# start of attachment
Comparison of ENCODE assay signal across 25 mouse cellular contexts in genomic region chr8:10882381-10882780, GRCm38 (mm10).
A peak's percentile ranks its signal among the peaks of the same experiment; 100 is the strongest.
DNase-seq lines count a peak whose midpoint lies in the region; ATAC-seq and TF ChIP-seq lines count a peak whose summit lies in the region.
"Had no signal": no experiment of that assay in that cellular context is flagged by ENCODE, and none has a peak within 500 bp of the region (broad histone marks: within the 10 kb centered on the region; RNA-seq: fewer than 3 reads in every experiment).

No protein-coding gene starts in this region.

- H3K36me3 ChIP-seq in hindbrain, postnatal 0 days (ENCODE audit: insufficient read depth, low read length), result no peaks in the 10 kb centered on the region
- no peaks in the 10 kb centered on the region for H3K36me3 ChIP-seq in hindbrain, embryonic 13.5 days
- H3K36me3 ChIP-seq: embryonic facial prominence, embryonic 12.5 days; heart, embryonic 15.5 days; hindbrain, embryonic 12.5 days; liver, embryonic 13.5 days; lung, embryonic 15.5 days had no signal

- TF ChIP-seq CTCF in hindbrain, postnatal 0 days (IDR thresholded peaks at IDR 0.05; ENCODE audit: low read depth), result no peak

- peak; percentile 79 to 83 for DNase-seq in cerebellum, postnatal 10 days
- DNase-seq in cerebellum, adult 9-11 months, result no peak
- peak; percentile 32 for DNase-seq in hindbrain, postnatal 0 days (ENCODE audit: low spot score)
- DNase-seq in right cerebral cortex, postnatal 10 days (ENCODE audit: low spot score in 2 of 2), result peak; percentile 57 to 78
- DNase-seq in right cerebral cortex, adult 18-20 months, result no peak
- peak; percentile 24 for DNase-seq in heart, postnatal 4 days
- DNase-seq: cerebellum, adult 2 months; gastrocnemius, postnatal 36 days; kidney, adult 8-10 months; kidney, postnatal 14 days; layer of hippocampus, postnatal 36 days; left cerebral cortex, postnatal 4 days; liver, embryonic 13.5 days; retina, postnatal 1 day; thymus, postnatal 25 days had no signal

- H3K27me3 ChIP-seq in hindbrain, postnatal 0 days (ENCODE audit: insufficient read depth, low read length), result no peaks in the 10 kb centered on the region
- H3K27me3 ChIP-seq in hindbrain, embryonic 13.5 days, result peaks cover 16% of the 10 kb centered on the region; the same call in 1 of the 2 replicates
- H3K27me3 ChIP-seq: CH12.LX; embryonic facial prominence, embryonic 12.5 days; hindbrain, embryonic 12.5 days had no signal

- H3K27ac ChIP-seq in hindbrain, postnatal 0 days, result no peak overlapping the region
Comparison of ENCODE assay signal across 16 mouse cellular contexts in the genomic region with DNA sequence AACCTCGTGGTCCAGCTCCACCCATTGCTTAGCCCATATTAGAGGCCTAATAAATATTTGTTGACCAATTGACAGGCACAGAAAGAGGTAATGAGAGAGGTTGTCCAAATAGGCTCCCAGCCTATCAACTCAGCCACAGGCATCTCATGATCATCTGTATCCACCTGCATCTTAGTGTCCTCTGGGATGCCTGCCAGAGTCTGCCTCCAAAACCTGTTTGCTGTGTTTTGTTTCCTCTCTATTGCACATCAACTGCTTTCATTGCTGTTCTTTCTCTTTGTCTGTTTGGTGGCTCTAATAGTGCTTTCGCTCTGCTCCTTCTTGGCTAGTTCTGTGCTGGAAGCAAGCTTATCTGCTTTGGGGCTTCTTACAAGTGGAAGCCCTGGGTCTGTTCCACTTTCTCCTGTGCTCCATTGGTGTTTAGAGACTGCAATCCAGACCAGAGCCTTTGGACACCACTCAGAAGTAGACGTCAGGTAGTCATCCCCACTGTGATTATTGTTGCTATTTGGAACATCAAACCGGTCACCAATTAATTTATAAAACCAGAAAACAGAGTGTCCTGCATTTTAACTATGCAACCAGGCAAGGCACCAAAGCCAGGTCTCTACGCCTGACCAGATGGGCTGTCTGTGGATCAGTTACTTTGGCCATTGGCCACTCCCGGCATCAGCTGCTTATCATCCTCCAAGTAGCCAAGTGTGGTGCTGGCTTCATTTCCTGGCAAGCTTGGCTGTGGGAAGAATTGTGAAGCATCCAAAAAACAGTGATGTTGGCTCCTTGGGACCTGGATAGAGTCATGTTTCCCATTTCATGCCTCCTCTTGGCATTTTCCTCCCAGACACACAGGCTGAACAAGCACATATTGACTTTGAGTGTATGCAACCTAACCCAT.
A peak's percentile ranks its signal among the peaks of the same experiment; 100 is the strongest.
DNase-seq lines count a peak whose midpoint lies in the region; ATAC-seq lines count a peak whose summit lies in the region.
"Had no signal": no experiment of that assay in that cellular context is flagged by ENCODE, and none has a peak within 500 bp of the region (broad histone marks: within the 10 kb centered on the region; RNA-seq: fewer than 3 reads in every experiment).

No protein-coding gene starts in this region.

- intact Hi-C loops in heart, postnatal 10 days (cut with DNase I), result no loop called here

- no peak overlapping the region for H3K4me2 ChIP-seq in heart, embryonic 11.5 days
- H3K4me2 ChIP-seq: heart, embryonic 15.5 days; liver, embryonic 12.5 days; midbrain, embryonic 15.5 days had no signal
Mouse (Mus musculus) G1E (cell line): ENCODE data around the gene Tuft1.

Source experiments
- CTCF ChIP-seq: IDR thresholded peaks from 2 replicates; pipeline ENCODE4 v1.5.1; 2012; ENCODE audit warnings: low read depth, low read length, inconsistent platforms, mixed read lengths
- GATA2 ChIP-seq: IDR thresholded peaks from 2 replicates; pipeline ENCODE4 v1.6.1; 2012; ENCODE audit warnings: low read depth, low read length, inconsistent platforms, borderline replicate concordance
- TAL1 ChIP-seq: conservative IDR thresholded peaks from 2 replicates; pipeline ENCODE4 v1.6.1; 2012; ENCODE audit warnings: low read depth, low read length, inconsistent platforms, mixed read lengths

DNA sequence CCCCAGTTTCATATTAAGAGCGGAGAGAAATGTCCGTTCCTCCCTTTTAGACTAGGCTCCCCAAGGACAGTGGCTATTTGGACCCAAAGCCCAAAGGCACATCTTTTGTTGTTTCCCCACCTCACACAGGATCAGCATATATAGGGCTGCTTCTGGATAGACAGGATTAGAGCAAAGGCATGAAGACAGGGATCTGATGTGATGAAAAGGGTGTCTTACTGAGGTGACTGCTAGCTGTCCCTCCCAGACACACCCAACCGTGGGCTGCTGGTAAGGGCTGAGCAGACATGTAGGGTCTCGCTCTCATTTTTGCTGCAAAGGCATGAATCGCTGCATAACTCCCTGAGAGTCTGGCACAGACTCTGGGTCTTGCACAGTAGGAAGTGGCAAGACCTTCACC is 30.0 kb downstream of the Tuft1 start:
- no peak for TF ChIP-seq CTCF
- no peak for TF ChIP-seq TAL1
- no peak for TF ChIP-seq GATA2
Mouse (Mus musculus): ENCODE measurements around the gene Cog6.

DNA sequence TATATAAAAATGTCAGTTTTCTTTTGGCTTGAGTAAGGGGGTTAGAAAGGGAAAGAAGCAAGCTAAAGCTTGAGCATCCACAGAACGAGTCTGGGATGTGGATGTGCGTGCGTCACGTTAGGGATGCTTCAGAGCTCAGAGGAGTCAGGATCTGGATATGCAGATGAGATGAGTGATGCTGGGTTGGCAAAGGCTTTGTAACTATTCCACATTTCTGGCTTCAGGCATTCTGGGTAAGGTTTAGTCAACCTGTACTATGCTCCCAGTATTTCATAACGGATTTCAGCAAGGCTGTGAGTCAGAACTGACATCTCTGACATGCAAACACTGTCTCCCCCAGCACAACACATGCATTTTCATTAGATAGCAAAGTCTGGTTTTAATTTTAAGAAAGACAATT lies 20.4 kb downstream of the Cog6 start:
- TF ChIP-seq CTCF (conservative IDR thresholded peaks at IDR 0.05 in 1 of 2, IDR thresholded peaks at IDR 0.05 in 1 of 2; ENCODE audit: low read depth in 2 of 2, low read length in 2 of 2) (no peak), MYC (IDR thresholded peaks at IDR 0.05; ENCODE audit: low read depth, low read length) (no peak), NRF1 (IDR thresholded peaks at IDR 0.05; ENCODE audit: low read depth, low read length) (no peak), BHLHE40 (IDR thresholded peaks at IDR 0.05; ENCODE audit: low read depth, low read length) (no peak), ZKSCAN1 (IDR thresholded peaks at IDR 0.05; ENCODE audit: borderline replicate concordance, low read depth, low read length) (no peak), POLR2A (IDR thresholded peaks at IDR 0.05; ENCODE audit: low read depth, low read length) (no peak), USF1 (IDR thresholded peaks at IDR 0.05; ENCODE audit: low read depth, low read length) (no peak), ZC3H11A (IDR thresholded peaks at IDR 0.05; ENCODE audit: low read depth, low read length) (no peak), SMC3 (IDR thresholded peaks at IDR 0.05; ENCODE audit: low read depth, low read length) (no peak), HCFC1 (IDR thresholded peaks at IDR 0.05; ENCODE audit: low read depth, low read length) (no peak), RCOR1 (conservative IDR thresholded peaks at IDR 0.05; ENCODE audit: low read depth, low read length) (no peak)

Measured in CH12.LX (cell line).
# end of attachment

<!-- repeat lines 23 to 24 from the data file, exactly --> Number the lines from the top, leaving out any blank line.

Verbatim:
DNase-seq lines count a peak whose midpoint lies in the region; ATAC-seq lines count a peak whose summit lies in the region.
"Had no signal": no experiment of that assay in that cellular context is flagged by ENCODE, and none has a peak within 500 bp of the region (broad histone marks: within the 10 kb centered on the region; RNA-seq: fewer than 3 reads in every experiment).